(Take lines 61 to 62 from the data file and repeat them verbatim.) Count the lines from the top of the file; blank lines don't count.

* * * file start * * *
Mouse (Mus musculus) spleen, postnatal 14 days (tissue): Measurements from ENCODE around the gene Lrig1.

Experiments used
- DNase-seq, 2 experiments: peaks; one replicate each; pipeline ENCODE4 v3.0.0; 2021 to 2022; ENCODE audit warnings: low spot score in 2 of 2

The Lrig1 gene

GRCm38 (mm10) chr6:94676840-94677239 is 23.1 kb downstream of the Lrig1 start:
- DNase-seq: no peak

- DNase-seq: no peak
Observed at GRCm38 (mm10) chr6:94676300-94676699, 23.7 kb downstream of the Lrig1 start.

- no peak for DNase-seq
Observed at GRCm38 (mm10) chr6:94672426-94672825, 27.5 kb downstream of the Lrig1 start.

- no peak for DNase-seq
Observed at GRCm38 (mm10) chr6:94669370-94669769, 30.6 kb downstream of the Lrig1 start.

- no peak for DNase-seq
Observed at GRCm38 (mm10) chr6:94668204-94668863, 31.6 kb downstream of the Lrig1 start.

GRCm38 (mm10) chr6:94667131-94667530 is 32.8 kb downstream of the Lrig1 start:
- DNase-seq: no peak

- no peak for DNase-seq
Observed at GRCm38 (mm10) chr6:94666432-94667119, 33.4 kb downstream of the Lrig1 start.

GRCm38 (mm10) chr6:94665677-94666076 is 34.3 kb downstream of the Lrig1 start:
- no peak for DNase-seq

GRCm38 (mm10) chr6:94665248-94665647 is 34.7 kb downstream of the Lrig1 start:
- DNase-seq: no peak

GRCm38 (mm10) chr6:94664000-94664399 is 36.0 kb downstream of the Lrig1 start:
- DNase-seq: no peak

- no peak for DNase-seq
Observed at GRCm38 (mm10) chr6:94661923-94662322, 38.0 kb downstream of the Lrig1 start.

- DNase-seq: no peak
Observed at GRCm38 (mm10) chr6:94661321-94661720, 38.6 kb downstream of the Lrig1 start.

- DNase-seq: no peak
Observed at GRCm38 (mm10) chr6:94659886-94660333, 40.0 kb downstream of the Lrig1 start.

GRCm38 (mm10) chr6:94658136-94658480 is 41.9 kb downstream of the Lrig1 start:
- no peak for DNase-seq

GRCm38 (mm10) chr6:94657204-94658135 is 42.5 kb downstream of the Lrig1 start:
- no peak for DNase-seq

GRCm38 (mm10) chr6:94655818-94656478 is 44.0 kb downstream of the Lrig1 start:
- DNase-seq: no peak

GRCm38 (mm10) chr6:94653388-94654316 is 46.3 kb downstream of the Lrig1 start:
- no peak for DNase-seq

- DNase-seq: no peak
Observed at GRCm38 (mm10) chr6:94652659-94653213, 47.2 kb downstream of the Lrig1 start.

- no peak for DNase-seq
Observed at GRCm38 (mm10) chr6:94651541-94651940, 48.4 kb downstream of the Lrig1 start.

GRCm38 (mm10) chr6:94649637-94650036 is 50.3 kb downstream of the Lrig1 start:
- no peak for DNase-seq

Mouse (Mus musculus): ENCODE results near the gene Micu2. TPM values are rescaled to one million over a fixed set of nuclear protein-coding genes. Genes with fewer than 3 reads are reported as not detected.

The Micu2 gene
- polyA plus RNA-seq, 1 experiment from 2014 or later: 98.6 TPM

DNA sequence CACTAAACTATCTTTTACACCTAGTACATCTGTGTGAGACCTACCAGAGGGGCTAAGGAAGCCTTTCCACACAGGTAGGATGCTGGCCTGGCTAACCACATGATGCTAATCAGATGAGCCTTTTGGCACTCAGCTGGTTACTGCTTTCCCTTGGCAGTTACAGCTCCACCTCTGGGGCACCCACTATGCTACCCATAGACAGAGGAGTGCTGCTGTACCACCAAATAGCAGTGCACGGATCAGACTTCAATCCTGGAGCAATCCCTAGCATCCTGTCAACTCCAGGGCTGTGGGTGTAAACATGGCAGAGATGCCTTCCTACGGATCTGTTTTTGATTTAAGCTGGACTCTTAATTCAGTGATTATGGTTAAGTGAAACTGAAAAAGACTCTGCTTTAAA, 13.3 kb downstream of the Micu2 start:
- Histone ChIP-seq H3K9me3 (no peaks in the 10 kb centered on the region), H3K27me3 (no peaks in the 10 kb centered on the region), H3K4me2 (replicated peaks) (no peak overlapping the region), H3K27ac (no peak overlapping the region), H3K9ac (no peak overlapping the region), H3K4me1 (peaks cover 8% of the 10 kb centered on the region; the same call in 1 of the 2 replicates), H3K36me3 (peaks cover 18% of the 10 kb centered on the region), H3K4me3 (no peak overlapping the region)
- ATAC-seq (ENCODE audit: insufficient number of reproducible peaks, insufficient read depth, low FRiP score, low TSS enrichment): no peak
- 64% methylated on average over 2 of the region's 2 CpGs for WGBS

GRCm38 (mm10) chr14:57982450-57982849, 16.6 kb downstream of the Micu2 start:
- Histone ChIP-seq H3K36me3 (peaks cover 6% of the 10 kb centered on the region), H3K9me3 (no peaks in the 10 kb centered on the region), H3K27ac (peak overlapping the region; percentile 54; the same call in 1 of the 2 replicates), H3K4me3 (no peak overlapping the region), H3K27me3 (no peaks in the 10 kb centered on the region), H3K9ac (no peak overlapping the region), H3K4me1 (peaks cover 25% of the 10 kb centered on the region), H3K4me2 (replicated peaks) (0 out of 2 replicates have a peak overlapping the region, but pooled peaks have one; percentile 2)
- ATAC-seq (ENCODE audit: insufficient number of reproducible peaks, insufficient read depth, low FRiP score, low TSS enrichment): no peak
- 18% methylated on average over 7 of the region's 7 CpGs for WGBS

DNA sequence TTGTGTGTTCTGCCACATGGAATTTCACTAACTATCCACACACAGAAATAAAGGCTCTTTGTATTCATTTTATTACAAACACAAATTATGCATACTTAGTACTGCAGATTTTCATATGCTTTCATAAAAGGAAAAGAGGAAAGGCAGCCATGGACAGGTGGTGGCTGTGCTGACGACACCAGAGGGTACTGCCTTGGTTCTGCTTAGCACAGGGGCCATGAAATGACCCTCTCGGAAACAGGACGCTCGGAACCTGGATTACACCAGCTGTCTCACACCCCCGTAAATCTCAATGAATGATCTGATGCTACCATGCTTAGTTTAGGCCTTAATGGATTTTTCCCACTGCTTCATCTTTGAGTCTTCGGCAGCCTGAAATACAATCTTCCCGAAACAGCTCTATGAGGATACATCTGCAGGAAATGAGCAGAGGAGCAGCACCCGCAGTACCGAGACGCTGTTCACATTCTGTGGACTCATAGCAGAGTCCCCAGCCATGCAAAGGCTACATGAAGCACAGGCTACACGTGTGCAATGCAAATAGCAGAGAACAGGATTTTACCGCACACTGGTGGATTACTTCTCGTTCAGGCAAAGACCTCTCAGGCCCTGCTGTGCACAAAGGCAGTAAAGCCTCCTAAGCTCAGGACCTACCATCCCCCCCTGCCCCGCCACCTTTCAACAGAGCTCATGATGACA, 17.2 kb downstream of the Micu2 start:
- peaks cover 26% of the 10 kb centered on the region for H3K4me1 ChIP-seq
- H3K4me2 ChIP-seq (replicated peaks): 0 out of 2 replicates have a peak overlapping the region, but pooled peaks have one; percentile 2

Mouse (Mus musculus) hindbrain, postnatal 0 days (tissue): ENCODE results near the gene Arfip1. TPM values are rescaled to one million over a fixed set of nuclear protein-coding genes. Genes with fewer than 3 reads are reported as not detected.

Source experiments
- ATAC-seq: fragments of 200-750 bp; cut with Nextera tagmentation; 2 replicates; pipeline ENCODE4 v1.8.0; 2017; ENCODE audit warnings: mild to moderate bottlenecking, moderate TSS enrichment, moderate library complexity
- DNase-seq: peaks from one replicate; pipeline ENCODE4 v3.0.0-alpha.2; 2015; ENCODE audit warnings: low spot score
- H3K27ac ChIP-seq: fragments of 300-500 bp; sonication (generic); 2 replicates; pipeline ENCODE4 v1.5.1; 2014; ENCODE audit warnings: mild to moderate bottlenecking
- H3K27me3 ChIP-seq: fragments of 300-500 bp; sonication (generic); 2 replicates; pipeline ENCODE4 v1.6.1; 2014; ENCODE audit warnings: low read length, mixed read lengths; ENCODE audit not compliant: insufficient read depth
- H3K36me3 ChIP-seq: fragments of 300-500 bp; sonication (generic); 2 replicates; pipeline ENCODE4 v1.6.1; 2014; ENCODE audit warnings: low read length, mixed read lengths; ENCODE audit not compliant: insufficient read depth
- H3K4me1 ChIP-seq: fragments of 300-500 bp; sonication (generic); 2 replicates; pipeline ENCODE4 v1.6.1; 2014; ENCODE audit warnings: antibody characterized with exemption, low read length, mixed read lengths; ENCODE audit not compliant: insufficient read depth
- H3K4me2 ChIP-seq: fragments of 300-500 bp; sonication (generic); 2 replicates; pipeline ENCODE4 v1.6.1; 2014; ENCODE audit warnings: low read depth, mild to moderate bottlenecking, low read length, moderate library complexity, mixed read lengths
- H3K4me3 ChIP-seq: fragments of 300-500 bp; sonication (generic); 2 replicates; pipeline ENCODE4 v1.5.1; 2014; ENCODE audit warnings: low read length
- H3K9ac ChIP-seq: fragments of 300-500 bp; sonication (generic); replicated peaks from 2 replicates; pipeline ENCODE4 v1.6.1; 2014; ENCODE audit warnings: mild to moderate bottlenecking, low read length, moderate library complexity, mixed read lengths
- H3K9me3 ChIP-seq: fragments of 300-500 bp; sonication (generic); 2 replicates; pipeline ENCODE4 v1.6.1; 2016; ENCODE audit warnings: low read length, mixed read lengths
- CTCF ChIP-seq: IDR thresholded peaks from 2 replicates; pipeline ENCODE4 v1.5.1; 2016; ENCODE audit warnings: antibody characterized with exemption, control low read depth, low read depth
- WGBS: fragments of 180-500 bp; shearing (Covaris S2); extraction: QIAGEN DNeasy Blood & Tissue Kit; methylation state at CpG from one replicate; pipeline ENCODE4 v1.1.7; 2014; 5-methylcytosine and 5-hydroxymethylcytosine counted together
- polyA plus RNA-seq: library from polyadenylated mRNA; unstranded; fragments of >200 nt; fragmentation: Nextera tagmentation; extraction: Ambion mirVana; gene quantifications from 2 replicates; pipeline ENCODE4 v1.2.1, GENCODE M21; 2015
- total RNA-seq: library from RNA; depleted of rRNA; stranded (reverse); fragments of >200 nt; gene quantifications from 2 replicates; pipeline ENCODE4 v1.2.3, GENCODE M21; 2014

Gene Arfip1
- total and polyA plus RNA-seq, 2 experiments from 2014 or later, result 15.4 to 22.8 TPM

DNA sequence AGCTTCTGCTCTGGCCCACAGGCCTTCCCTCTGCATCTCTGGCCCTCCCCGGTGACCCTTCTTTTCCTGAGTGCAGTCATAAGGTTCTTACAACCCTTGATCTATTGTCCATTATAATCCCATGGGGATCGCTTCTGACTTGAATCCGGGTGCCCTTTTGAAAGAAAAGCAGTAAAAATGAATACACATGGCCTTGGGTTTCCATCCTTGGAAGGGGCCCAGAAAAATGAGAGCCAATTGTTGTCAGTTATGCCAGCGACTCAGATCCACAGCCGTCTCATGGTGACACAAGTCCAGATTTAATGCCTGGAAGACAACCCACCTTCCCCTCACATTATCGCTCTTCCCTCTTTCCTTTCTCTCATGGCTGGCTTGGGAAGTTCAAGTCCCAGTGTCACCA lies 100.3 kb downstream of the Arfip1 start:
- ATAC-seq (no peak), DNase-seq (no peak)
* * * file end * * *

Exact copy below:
- ATAC-seq: fragments of 200-750 bp; cut with Nextera tagmentation; 2 replicates; pipeline ENCODE4 v1.8.0; 2017; ENCODE audit warnings: mild to moderate bottlenecking, moderate TSS enrichment, moderate library complexity
- DNase-seq: peaks from one replicate; pipeline ENCODE4 v3.0.0-alpha.2; 2015; ENCODE audit warnings: low spot score